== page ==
After two or three nights at the central, shrine area of the park, I set off alone down Patolone Creek on my way back to my place at Wun Cha Oatmin, or Belly Fall Cave. This was the sort of thing that I never would have done as a backpacker in America in my young adulthood, when I backpacked quite a lot: walking alone, barefoot, with no food other than a few cans of Red Bull, through a tropical forest known to be home to tigers, leopards, occasional wild elephants, wild buffalos, wild boars, bears, and so on. Even in a national park in America, with no really dangerous animals, I was hesitant to leave a trail alone, for fear of breaking my ankle or something out there, and here I was willing to hike around twenty miles barefoot through some of the wildest forest I’ve ever seen in Asia. I’m not sure why I was more fearless at this time, but I suppose the self-image or ego thing of being an ascetic forest monk had something to do with it.

     I wound up spending two nights in the forest along the way. Both times I was very concerned about sleeping on the ground with large tropical wild animals prowling around. I was more concerned about wild boars and bears than I was about tigers, since there are lots more boars and bears than tigers, and thus one is more likely to encounter them, and the few remaining tigers are probably more afraid of humans than I was of them, considering that they are on the brink of extinction in Asia. One night I slept under an easily climbable tree, and on the other I slept on top of a large flat boulder that required some climbing; wild boars, at least, would probably not be able to get me there. I remember I took a human skull in my shoulder bag on that trip, and I set it up face outwards near the most accessible side of the boulder I was on, as a kind of guardian. Even the main security of the average forest camper, the campfire, was not much of an option for me, as building a fire to warm oneself is against the rules of monastic discipline. I suppose I could have fudged by declaring to myself that a fire would be to repel predators more than to keep me warm, but disciplinary scruples had me sitting and meditating in the dark, until it was time to lie down in the dark. Although I subsequently saw some big cat tracks in that park (about the size of the palm of my hand, and I’ve got big hands), I encountered no wild animals on that particular trip larger than barking deer (about the size of a German shepherd dog) and some monkeys.

     I was still very wary though, as you might imagine. In places I’d be wading through tall grass with very limited visibility, during which times I’d consider myself a sitting duck for any nasty large animal. And in a few places I was really concerned for my life, as I was required to walk barefoot over slimy green algae on rock sloping towards a drop-off down to the creek. I would be inching forwards with my heart in my throat as I moved over the slime, trying not to imagine what it would be like to slip off the rock ledge onto rocks at least twelve feet below. But, as you may have guessed, I survived this.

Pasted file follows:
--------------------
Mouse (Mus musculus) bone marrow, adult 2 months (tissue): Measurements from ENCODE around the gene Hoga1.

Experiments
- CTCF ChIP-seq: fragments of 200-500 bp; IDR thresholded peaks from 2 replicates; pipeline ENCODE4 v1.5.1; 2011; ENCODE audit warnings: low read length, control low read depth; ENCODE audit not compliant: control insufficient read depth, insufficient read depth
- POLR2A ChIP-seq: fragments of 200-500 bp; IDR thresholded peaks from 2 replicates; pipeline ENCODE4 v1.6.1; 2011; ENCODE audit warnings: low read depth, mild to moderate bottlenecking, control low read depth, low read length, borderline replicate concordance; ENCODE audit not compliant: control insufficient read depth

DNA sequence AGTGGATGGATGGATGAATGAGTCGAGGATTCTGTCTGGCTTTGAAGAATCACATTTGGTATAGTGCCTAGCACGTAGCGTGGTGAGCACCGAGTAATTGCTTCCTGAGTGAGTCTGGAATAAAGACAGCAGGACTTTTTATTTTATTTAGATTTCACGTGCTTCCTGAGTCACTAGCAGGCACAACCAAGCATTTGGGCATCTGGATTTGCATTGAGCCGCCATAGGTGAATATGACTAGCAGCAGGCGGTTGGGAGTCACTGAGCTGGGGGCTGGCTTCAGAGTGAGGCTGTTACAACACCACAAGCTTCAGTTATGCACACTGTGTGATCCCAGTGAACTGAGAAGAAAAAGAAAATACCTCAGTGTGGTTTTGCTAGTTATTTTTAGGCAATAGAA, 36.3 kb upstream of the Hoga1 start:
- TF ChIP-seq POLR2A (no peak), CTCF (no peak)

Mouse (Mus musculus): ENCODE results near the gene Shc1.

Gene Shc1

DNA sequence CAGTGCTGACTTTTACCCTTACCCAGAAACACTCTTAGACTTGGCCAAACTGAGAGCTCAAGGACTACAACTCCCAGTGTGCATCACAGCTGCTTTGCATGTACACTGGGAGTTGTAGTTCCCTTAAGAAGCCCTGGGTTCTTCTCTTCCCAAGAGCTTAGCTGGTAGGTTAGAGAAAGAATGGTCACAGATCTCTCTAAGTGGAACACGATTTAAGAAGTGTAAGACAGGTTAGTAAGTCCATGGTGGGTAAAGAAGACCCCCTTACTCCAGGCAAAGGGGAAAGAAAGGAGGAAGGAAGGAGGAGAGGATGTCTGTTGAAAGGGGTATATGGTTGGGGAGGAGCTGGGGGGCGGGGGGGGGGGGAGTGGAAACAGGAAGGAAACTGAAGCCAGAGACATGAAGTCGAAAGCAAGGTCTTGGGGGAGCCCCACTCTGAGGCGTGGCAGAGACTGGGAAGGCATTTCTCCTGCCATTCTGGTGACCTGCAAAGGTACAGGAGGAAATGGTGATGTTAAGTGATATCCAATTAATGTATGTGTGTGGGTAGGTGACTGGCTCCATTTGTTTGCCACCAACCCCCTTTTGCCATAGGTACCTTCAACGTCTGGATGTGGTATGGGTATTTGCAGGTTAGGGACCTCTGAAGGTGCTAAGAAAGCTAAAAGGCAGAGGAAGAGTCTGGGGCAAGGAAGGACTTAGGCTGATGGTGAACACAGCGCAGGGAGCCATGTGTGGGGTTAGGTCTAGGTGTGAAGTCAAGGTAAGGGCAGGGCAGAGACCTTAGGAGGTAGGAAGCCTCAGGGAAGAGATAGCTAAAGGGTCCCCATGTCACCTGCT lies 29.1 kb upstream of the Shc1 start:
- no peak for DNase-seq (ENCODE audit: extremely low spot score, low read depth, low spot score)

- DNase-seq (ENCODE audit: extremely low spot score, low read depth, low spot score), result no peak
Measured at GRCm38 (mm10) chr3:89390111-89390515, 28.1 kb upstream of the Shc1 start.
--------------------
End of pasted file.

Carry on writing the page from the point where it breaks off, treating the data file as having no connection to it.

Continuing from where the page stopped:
A few times I was required to cross the creek, as the way would be vertical cliff on the side I was on but walkable on the other side. Usually the creek was wadable, but in one place I had to swim. I didn’t have much gear with me, just my alms bowl and a shoulder bag or two, but trying to carry all this while swimming did not seem optimal. Also I didn’t want all three of my robes to get soaking wet. So I managed to find a clump of bamboo with some dead poles in it, to break off some of the dead poles, and to lash them together with some line, including my belt, to make a kind of raft or float that I could put my stuff on and tow across as I swam. I was still wary of the large biting fish though, and protected my crotch area as best I could while swimming. (There is also a rule of monastic discipline forbidding a monk from swimming for fun, but this was simply to get to the other side of a creek when the side I was on was impassable, and so I swam for the first time in years that trip.)

     Eventually, on the morning of the third day, I think, after fasting the whole day before, I began passing cleared areas along the creek where villagers would plant crops like peanuts—it turns out that peanuts grow really well in the sand of creek banks—and so I knew I was getting close to the villages on the northern border of the park, and also close to my cave. Finally I saw a small group of village men in front of me, apparently on a trip into the national park to chop trees or poach animals, and one of them had been a supporter the previous year. The fellow was overjoyed and left his group to help me back towards the village and my place, carrying some of my stuff. He kept exclaiming, and early on burst out with “You’re the arahant that stayed in the cave last year!” I replied that, well, I stayed in the cave, yes. (There is a very big rule against claiming to be an arahant, or a meditator who has attained psychic powers, when one knows this not to have been the case. But there is an exception when simple hearted people, out of immense respect, say things like “may the arahant come this way please”: the monk can go that way, but of course he cannot say that yes, he is indeed an arahant, because that would entail instantaneous excommunication from the Bhikkhu Sangha for life. Assuming of course that he isn’t really an arahant and he knows that. But even if he IS an arahant or has really attained psychic powers he is not supposed to tell laypeople about it. It’s a lesser offense but still forbidden.)

     I spent the remainder of the cold season in the cave that year, and, as became tradition, I left shortly after the first monsoon rains began to fall. I came back three more times after that, and had several adventures…and the following year I began following the sometimes almost invisible trail instead of following the creek. But I guess that is a topic for another time.


the general area of Alaung Daw Kathapa National Park, with the photo's
width covering about 120 miles or so (the push pin on the far right represents
a cave I lived at in later years